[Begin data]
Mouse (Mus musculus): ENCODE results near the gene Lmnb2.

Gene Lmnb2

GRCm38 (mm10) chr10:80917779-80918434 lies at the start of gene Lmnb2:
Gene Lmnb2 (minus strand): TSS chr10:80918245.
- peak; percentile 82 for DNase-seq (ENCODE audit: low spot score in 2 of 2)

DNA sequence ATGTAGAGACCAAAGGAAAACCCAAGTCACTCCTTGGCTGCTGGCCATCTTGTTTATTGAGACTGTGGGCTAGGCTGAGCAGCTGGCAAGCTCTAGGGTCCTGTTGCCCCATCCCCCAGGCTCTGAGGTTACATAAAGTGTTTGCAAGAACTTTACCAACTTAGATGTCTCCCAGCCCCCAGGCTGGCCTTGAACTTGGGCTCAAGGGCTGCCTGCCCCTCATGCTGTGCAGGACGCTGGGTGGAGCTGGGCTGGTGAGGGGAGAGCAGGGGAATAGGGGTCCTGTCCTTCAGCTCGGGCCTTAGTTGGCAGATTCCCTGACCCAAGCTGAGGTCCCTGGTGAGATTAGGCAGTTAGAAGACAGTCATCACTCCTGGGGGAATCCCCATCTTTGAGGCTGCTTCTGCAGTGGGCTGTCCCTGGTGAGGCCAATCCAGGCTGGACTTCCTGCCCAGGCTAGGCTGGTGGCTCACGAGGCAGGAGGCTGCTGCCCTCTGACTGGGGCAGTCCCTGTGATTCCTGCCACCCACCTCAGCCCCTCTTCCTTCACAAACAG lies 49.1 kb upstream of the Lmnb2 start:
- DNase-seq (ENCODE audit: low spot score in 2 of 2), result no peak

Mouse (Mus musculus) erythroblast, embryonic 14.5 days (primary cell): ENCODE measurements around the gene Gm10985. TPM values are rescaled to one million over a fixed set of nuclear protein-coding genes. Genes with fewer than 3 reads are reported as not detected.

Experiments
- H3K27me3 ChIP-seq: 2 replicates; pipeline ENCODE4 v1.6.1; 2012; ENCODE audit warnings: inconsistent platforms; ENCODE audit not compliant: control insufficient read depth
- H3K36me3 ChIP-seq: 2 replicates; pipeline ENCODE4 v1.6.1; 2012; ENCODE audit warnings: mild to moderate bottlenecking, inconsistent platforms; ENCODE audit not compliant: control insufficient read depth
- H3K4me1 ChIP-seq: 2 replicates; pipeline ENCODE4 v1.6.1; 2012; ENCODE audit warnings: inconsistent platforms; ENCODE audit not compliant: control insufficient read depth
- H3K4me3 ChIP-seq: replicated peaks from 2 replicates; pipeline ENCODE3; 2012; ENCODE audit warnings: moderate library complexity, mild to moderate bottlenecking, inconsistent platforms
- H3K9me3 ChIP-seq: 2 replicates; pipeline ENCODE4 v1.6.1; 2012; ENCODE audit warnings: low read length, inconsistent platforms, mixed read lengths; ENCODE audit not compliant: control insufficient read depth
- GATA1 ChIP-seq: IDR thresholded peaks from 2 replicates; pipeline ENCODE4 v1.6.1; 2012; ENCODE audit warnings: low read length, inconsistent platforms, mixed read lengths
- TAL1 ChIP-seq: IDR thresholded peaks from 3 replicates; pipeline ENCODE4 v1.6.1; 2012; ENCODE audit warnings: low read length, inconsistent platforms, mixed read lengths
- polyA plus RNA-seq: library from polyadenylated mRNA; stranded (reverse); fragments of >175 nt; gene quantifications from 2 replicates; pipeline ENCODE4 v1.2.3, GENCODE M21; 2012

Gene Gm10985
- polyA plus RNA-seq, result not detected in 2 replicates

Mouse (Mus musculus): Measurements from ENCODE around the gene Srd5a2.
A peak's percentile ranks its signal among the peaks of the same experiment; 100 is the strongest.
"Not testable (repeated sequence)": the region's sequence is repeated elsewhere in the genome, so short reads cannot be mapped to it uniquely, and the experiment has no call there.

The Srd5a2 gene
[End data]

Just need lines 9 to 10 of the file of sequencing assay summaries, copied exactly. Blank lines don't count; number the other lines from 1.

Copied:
Experiments
- H3K27me3 ChIP-seq: 2 replicates; pipeline ENCODE4 v1.6.1; 2012; ENCODE audit warnings: inconsistent platforms; ENCODE audit not compliant: control insufficient read depth